Up to this stage, the Autonomous Maintenance activities have focused on the equipment, and in particular, the basic equipment conditions and the daily checks required to maintain them. The aim of Step 6, in addition to consolidating what has been done so far, is to expand the operator’s role to cover the equipment’s surroundings as well as the equipment itself, continue to drive down the losses closer and closer to zero, and put the finishing touches to the team’s ability to manage their own work.


In Step 6, while sustaining optimal conditions through Autonomous Checking, operators keep on making improvements and record any defects, equipment failures, or minor stops that occur. They rectify the problems that arise and lock improvements into place by upgrading the standards.
In Step 6, they also focus on their own movement and actions. By getting together and examining the way in which they perform each task, the operators can figure out how to make their work easier and more pleasant to carry out, and then go about creating the appropriate conditions for this to happen. Figure “Workflow for Step 6 (Standardization)” gives an overview of how these activities are developed.

Workflow for Step 6 (Standardization)

Looking at the development of Steps 1 to 6, it can be seen that the focus is initially directed at the equipment, then shifts to quality, and finally moves to the actions of the operators themselves. This focus on the human role and the search for ‘worker-friendly processes’ provides the vital finishing touches to self-management. We want our line teams to be fully competent to get on with the job by themselves, because only then can we think about allowing them to take total charge of their own workplaces. Step 6 addresses the issue of standardization from this standpoint.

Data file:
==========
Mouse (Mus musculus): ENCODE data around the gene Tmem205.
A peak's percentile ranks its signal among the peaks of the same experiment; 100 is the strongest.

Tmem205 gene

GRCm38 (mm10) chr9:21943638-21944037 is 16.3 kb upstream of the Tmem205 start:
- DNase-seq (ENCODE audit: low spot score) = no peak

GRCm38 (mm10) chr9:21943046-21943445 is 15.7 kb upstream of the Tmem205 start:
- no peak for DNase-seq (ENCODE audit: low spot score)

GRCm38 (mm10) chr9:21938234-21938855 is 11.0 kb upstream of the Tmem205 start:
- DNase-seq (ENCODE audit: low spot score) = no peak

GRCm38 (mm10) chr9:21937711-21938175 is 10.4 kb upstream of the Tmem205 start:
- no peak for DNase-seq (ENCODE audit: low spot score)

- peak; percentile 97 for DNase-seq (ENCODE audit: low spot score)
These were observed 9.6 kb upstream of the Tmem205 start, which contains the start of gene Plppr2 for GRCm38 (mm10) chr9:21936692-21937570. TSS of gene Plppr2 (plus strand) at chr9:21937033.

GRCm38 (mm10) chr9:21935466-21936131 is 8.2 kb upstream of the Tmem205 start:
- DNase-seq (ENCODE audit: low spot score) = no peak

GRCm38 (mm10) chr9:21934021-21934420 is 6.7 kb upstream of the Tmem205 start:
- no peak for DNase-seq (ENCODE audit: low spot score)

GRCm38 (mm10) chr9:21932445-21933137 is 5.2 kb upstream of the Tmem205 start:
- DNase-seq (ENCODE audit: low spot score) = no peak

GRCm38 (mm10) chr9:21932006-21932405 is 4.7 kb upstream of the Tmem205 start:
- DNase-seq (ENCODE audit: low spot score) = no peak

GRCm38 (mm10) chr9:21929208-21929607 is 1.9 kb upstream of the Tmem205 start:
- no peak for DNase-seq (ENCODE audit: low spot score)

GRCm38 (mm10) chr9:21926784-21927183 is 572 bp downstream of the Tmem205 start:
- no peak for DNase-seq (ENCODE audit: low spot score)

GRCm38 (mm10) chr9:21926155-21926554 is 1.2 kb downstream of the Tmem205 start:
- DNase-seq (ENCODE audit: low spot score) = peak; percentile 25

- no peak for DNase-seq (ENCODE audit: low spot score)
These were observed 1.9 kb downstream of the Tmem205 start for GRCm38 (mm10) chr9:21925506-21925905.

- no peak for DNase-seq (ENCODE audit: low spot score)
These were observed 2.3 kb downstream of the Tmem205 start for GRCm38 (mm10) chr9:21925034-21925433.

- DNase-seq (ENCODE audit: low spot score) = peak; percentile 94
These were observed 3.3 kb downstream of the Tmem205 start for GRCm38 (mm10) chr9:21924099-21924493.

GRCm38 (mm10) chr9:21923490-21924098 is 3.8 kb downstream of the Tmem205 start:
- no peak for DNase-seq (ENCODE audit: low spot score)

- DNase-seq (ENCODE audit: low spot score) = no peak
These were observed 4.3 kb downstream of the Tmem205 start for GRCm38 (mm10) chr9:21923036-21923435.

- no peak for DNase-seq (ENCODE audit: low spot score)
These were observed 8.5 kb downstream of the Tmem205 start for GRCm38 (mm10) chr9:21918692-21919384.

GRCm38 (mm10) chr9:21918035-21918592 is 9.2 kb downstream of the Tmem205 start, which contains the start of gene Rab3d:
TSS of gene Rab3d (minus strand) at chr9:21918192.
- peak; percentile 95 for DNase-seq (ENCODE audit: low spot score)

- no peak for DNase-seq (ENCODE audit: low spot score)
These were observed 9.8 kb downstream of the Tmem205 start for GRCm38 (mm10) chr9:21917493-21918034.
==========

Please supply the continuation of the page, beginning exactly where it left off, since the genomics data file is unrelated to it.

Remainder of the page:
What the standards should cover

  • Standards for the movement of materials around the shop floor
  • Standard operating procedures
  • Basic work standards
  • Standards for data recording, etc.
  • Standards for managing molds, tools, jigs, and measuring equipment
  • Standards for managing spare parts
  • Standards for process quality assurance, etc.

Key points

  1. At Step 6, the role of the operator is broadened to cover the work done in and around the equipment. Operators must look at why they do each task, separating out the routine work from the non-routine work, checking whether standards have been defined for each repetitive routine task, and establishing them if necessary. Non- routine work, on the other hand, may give rise to quality defects, meaning that all products have to been screened, or may result in over-production, with the upshot that the plant runs out of storage space and products or components have to be shifted around. Problems of this kind should be handled separately, and specific improvements made to rectify them.
  2. Some of the routine tasks will involve WUS (waste, unevenness, and strain) or other imperfections when viewed from the objective of maximizing the efficiency of the operators and the equipment. Suitable improvements must be made, and the revised tasks must then be standardized. This requires each operator to observe his or her own work closely, and then discuss with the rest of the team how to perform it in an ideal way.
  3. Combine small improvements to make big ones. Each small improvement focusing on an individual operator will produce a small labor-saving of, say, 0.5 or 0.3 person-hours. These savings must be combined and translated into actual reductions in the number of people required to operate particular processes, thus linking directly to the business goals.
  4. Promote ways of sustaining Autonomous Checking. To ensure that the regime of cleaning, checking, and lubricating is sustained, and optimal conditions are always in place, it is essential to have a clear follow-up plan. One good way of doing this is to have a system of ongoing factory reviews, based around the Autonomous Maintenance standards. For example, after each factory review, a pass certificate is issued and the date of the next review is decided. It is best not to leave too large a gap between one review and the next – an interval of three months is about right.

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